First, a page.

The groups said that UAS operated by inexperienced or careless non-utility pilots have the potential to cause outages, violate federal reliability standards, and potentially expose critical energy infrastructure information.

These concerns have led the three organizations to support Section 2209 of the FAA Extension, Safety, and Security Act of 2016, which would allow electric utilities to petition the FAA to restrict the operation of UAS in close proximity to energy infrastructure.

“Creating a stand-off distance from electric infrastructure would protect this infrastructure from UAS interference, whether benign or nefarious, thereby reducing the potential for harm to some of our nation’s most critical infrastructure,” the groups told the FAA.

The groups also weighed in on the question of whether the FAA should establish additional operating or performance limitations and, if so, why.

For line-of-sight missions, current Part 107 restrictions satisfactorily address issues regarding public safety and national security risks regarding the utilization of UAS by electric utilities, the American Public Power Association, EEI, and NRECA said.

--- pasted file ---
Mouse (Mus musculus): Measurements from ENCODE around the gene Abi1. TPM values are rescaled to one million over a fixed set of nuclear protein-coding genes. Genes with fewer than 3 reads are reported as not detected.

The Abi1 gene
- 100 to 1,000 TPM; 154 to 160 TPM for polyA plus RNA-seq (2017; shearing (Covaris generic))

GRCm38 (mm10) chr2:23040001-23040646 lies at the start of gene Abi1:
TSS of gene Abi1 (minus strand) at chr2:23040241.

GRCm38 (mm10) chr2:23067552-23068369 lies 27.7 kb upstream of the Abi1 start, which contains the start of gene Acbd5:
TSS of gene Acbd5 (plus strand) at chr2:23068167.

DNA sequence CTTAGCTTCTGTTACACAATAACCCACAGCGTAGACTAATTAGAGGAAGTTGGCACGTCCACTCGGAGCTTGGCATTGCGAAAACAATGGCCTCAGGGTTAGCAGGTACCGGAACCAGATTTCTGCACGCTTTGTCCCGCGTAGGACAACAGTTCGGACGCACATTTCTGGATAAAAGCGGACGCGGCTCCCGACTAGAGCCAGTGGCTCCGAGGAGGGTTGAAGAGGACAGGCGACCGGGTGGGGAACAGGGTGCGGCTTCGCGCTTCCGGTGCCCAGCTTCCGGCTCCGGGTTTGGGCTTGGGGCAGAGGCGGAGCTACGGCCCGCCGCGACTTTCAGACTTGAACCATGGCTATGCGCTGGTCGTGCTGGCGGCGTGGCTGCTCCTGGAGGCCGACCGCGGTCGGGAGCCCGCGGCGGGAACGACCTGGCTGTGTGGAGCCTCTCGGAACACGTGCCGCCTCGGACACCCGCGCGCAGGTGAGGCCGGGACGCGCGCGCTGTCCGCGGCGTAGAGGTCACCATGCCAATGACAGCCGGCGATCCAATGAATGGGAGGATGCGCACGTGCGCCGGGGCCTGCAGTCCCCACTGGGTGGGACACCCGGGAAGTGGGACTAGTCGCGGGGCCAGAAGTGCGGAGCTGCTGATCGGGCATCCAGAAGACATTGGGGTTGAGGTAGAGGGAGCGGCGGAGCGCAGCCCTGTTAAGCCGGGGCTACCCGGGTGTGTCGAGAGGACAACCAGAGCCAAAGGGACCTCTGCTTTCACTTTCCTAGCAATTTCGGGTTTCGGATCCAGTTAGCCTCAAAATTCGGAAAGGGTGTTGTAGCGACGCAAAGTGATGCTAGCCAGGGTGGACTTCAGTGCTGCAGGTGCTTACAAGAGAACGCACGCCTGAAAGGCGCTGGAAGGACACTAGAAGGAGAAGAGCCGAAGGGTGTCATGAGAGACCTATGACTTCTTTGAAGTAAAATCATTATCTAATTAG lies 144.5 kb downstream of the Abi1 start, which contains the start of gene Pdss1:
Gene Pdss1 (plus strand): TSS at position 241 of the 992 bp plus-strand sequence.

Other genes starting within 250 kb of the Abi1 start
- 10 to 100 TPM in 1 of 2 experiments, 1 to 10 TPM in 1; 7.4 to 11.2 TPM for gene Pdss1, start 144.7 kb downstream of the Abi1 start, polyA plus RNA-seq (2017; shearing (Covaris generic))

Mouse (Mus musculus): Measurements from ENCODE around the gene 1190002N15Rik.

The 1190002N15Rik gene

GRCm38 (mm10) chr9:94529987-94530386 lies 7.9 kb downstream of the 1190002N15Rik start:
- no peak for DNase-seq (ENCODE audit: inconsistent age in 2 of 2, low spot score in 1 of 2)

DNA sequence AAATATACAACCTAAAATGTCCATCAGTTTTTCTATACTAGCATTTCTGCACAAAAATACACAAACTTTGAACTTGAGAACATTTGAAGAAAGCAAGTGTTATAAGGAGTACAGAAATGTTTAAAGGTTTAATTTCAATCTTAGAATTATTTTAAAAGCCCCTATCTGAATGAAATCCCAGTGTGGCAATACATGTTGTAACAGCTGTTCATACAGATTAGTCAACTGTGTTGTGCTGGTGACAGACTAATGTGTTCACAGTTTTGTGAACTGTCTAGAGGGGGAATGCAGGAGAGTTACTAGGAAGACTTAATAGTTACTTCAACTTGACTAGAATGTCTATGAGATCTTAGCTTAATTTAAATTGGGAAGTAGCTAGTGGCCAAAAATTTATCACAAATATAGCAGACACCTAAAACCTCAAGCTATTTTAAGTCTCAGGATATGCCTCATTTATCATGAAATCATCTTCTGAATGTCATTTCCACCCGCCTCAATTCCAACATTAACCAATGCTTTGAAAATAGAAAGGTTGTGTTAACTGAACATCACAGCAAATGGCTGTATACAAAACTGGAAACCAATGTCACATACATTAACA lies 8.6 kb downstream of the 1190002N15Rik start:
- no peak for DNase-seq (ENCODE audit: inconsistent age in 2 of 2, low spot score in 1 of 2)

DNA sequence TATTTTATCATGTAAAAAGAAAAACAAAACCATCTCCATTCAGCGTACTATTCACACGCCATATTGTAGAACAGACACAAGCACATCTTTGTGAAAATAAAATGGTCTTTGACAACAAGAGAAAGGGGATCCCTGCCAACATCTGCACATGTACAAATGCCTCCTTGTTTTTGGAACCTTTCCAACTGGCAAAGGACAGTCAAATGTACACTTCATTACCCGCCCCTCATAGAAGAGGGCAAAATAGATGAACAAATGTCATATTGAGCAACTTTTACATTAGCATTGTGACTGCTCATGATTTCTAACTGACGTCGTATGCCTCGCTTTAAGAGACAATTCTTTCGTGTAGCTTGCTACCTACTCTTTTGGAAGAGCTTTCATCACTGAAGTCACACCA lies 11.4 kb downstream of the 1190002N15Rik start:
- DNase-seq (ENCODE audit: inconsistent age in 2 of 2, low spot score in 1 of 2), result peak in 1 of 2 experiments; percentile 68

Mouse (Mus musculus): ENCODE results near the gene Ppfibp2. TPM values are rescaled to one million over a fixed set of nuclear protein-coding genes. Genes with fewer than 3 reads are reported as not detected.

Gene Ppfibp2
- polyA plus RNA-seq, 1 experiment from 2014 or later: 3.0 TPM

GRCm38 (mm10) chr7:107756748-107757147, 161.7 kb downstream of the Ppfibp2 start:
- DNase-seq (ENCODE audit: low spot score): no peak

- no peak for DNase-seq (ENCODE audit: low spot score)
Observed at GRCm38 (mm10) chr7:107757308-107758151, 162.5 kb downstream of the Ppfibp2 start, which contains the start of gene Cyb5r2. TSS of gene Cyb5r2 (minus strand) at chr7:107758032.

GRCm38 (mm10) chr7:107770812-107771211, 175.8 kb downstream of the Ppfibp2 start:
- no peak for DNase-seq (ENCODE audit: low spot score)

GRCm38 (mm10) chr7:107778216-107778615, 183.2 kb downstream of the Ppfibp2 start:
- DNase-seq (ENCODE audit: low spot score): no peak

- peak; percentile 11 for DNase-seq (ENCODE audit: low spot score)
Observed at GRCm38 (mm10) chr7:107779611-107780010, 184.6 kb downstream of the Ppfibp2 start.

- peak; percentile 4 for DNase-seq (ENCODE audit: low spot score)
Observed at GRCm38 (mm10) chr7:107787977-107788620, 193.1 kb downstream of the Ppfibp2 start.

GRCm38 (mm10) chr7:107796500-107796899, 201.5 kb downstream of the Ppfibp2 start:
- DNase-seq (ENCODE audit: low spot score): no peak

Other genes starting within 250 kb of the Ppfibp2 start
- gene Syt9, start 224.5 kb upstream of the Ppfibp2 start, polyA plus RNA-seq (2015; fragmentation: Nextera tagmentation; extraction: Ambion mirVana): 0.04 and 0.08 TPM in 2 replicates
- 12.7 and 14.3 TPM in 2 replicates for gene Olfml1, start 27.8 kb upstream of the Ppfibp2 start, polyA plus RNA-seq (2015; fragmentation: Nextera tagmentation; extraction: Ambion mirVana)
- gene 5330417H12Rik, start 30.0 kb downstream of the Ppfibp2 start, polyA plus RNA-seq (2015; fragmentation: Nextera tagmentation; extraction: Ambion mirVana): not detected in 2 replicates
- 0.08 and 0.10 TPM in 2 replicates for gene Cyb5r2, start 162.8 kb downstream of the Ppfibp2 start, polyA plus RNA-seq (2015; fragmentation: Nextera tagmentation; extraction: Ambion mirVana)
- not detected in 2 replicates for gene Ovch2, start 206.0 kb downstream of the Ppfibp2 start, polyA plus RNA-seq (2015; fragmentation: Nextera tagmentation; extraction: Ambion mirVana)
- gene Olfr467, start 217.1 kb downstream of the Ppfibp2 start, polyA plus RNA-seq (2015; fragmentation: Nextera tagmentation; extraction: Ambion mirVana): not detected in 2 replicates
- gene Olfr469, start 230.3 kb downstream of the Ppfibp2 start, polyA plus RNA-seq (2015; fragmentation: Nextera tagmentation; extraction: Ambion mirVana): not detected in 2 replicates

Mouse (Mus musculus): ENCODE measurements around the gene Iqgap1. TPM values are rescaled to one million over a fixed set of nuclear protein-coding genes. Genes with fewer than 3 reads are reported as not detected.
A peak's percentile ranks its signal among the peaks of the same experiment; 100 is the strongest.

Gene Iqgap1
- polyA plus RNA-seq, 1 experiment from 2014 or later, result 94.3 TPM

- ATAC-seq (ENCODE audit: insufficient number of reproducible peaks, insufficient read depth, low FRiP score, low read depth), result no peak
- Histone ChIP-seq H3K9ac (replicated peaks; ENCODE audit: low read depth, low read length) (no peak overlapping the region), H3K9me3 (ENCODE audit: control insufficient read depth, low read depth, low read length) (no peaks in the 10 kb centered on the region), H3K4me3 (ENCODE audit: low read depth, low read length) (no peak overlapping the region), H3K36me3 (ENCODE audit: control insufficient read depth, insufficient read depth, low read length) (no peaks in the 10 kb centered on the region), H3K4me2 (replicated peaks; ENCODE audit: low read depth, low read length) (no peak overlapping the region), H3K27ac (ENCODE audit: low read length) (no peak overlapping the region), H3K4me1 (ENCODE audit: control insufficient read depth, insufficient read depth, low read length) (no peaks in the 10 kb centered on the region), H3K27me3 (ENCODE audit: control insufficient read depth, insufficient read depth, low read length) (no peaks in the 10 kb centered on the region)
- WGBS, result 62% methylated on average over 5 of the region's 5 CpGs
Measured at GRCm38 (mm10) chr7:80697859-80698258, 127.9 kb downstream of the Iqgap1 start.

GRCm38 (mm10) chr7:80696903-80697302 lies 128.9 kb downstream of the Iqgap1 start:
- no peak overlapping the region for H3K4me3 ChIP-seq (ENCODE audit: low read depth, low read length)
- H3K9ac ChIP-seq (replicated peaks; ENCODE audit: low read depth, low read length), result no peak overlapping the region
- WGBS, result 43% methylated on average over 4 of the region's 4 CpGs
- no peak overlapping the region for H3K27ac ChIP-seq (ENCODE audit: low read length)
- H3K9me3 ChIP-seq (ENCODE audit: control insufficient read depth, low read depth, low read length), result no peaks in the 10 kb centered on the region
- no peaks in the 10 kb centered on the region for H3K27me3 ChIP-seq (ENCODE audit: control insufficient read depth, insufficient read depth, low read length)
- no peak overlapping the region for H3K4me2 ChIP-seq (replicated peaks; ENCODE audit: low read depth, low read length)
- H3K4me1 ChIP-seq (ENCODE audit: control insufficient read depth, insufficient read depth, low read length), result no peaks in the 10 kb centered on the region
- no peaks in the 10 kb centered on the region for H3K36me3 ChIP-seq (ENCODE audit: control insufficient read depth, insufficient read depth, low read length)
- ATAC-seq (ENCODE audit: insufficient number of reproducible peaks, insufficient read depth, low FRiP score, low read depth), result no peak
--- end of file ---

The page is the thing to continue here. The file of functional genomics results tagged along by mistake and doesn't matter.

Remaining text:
“This would include all applications regarding daytime and nighttime operations. Our member utilities are generally comfortable with the Part 107 speed and altitude restrictions and believe they appropriately balance the need for flexibility with the need to ensure public safety.”

Operation of Small Unmanned Aircraft Over People Proposed Rule

The three groups also filed comments with the FAA on April 15 in response to an Operation of Small Unmanned Aircraft Over People Proposed Rule (Docket No. FAA-20181087).

The FAA proposes to amend Part 107 to enable routine small UAS operations over people and at night. 

The FAA said that the Proposed Rule is based on the experience it has gained since publishing Part 107 and represents the next step in the “incremental approach” to integrating UAS into the National Airspace System to meet the demands for “increased operational flexibility.”

The American Public Power Association, EEI, and NRECA said they share the FAA’s desire to further integrate small UAS operations “and appreciate the recognition that operational flexibility must be maintained in order for this technology to reach its potential.”

Operations at night

The groups said that they support the Proposed Rule’s proposal to allow routine nighttime operations.